Radical reforms have been the order of the day in New York City Schools ever since billionaire Michael Bloomberg won the mayoralty promising to abolish the Board of Education and Community School boards (both of which he has done). The trusty standby Education Week and the feisty alternative weekly The Village Voice assess the consequences from their different perspectives this week in articles that are detailed and troubling.
The Voice article focuses on what it perceives to be the best of Mayor Bloomberg's reform, listing ten advances made. Running down the list of ten items, we immediately noticed that they are heavily concentrated on leadership and bureaucratic reorganization including such worthwhile items as the empowerment of principals, the creation of the "leadership academy" (see TQB of July 11, 2003), and the new Local Instruction Superintendents. The Voice particularly focused on what it found best in the mayor's plan and promised to follow up next week with what is worst.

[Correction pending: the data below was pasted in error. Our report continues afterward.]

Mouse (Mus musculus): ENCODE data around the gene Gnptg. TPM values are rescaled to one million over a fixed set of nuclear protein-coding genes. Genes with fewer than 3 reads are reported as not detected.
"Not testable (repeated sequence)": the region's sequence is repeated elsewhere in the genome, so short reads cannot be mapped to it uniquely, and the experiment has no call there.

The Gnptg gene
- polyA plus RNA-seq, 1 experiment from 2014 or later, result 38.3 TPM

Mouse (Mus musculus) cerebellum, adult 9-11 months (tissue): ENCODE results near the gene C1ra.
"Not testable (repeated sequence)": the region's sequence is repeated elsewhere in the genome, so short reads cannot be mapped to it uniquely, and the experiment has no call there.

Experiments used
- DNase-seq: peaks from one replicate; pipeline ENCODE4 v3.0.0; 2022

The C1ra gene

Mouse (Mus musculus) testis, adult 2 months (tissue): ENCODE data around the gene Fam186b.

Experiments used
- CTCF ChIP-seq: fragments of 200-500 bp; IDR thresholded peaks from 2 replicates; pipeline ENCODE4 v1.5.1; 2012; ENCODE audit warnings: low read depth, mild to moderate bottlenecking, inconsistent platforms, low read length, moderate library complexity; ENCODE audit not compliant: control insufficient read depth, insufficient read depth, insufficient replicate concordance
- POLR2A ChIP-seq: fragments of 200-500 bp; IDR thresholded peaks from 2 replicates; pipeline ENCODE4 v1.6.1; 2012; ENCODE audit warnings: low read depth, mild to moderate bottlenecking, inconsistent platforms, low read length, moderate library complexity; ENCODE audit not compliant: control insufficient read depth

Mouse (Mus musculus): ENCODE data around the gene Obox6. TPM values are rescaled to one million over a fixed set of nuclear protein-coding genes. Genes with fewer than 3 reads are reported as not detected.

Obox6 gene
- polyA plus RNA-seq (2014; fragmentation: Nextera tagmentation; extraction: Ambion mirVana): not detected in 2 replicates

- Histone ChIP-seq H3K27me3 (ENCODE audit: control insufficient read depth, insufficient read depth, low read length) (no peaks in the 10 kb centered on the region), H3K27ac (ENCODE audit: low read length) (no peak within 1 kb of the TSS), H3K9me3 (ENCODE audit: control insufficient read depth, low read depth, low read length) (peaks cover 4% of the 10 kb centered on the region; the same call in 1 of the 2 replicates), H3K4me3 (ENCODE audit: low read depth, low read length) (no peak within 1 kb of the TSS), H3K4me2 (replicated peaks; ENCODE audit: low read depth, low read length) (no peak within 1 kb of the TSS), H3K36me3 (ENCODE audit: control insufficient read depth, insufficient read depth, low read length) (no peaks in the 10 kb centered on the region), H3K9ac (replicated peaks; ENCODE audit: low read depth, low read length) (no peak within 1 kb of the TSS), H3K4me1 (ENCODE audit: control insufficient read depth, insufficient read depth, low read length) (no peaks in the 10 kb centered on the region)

But what if you can't wait until next week? Luckily, the Education Week run-down of New York City's curriculum is here for you today. Judging by Ed Week's story (and by other accounts we've seen), the new standardized curriculum imposed by Chancellor Klein on all but the top 200 schools in New York City is based on some of the worst aspects of progressive education. Children in elementary school are "engrossed in literary discussions" but "only rarely lead [in] phonics drills." Teachers, for their part, are expected to implement this agenda and are expected to design classrooms "that are conducive to reading and deep discussion," for instance by utilizing rocking chairs and plush carpets (see TQB of September 19, 2003).